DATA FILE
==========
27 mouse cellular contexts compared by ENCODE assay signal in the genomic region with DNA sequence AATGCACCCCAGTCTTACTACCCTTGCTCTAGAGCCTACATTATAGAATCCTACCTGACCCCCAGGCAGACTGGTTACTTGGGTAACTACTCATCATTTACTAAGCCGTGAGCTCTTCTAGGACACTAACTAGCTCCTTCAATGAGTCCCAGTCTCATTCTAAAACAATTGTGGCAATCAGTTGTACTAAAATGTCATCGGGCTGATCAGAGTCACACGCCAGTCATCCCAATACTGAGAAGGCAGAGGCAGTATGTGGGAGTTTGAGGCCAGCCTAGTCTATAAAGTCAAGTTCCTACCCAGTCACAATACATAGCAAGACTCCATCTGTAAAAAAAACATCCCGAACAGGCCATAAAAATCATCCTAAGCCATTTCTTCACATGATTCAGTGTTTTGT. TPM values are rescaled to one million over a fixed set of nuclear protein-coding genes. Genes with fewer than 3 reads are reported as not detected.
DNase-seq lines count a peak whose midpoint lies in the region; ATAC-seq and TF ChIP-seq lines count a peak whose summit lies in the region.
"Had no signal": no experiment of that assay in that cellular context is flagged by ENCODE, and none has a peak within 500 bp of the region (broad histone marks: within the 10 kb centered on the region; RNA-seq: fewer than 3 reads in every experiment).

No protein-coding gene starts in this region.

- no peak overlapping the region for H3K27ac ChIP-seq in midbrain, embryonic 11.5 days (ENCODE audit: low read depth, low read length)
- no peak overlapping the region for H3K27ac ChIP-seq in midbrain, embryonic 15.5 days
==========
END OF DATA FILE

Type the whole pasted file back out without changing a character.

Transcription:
27 mouse cellular contexts compared by ENCODE assay signal in the genomic region with DNA sequence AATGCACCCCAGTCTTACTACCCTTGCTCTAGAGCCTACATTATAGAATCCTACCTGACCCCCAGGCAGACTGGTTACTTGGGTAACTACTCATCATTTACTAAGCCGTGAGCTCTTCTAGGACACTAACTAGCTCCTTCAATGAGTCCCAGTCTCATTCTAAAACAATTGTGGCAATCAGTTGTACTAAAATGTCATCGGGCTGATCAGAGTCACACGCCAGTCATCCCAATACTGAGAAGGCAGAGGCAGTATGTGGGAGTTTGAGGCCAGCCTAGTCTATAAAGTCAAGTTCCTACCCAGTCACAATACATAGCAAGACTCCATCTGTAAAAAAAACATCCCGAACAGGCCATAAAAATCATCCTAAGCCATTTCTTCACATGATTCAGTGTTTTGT. TPM values are rescaled to one million over a fixed set of nuclear protein-coding genes. Genes with fewer than 3 reads are reported as not detected.
DNase-seq lines count a peak whose midpoint lies in the region; ATAC-seq and TF ChIP-seq lines count a peak whose summit lies in the region.
"Had no signal": no experiment of that assay in that cellular context is flagged by ENCODE, and none has a peak within 500 bp of the region (broad histone marks: within the 10 kb centered on the region; RNA-seq: fewer than 3 reads in every experiment).

No protein-coding gene starts in this region.

- no peak overlapping the region for H3K27ac ChIP-seq in midbrain, embryonic 11.5 days (ENCODE audit: low read depth, low read length)
- no peak overlapping the region for H3K27ac ChIP-seq in midbrain, embryonic 15.5 days